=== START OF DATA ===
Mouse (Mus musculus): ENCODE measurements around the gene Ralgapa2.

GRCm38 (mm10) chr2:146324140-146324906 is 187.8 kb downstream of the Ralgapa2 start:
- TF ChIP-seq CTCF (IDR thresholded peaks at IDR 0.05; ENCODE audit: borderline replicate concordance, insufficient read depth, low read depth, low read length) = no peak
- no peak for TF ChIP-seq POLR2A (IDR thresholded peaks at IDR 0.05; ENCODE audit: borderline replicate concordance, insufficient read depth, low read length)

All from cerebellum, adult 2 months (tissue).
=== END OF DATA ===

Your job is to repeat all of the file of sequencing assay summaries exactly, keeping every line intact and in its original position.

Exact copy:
Mouse (Mus musculus): ENCODE measurements around the gene Ralgapa2.

GRCm38 (mm10) chr2:146324140-146324906 is 187.8 kb downstream of the Ralgapa2 start:
- TF ChIP-seq CTCF (IDR thresholded peaks at IDR 0.05; ENCODE audit: borderline replicate concordance, insufficient read depth, low read depth, low read length) = no peak
- no peak for TF ChIP-seq POLR2A (IDR thresholded peaks at IDR 0.05; ENCODE audit: borderline replicate concordance, insufficient read depth, low read length)

All from cerebellum, adult 2 months (tissue).